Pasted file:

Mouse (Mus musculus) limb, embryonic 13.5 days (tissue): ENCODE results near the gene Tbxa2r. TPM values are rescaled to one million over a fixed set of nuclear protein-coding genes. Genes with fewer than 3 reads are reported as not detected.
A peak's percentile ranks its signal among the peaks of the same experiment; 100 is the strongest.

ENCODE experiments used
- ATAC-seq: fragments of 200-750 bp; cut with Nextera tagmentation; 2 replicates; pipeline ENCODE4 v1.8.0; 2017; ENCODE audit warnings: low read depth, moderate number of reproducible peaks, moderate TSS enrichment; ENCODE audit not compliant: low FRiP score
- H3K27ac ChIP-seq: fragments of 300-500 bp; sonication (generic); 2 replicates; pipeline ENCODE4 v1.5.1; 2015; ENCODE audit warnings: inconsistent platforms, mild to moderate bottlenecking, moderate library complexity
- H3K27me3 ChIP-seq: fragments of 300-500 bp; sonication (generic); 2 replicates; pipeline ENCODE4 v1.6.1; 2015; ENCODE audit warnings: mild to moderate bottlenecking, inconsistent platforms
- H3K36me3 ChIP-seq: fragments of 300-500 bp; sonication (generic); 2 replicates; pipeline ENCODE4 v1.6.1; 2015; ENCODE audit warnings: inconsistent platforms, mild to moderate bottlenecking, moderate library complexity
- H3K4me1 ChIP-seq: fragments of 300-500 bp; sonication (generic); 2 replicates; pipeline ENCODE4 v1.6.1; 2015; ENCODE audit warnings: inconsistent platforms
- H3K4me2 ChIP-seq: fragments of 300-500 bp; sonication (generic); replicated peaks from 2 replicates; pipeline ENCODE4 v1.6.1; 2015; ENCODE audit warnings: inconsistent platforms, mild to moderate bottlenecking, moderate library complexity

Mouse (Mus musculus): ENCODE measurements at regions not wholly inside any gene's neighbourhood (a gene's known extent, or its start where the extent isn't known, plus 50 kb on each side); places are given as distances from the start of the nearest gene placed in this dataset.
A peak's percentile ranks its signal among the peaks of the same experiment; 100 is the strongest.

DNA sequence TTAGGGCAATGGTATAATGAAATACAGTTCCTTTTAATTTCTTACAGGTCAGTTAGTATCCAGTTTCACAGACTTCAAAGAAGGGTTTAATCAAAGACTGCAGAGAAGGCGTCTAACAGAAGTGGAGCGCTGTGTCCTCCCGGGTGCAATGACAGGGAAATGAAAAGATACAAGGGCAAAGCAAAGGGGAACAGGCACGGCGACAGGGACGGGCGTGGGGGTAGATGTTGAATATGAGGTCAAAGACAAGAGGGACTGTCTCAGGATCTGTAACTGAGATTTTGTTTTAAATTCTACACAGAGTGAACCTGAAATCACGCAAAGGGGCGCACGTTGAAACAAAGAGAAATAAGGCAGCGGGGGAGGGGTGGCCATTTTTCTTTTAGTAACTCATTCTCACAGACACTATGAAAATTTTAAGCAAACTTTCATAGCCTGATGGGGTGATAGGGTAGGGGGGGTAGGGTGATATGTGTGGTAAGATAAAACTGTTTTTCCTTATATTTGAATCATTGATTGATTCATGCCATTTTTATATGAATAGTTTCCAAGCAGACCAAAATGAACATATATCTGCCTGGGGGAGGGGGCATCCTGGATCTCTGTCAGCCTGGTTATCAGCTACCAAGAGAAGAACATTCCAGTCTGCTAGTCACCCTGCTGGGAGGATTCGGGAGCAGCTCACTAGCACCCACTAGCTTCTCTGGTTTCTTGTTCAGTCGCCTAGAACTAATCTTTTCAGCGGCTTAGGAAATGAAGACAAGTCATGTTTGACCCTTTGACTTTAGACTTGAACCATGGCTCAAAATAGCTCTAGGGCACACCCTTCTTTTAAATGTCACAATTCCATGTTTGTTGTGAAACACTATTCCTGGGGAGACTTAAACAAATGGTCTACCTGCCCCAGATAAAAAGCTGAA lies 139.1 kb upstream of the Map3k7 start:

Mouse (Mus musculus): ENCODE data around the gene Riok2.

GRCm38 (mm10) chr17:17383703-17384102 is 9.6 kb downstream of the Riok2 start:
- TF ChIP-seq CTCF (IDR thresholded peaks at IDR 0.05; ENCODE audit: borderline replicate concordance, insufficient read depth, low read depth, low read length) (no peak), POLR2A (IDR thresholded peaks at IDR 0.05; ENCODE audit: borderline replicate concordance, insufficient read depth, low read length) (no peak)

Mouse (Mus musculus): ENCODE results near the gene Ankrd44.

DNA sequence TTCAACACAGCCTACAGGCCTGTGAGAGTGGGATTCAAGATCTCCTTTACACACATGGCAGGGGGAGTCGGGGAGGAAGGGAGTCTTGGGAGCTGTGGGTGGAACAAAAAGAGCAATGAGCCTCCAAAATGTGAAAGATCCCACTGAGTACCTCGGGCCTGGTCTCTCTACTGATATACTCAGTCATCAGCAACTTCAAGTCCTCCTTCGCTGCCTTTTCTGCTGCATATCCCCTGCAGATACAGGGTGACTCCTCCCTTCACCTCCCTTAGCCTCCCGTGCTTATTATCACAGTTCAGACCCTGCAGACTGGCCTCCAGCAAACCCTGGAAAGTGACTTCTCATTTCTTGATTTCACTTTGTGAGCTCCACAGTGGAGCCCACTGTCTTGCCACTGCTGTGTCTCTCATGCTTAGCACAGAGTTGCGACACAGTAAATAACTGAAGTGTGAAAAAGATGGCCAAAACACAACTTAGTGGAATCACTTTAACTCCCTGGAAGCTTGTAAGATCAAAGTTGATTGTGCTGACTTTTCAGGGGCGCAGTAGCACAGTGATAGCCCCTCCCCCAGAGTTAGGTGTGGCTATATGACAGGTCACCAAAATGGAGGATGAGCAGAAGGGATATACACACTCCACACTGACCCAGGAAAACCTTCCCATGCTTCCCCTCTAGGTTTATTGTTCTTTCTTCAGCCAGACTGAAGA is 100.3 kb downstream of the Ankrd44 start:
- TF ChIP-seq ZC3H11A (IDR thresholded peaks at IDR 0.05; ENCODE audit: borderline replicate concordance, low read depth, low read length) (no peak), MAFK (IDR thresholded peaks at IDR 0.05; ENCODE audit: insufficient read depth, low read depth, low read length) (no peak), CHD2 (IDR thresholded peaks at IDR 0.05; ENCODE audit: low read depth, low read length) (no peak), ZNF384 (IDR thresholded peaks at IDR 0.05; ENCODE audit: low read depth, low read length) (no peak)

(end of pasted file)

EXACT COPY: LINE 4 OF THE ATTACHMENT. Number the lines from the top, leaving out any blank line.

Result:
- ATAC-seq: fragments of 200-750 bp; cut with Nextera tagmentation; 2 replicates; pipeline ENCODE4 v1.8.0; 2017; ENCODE audit warnings: low read depth, moderate number of reproducible peaks, moderate TSS enrichment; ENCODE audit not compliant: low FRiP score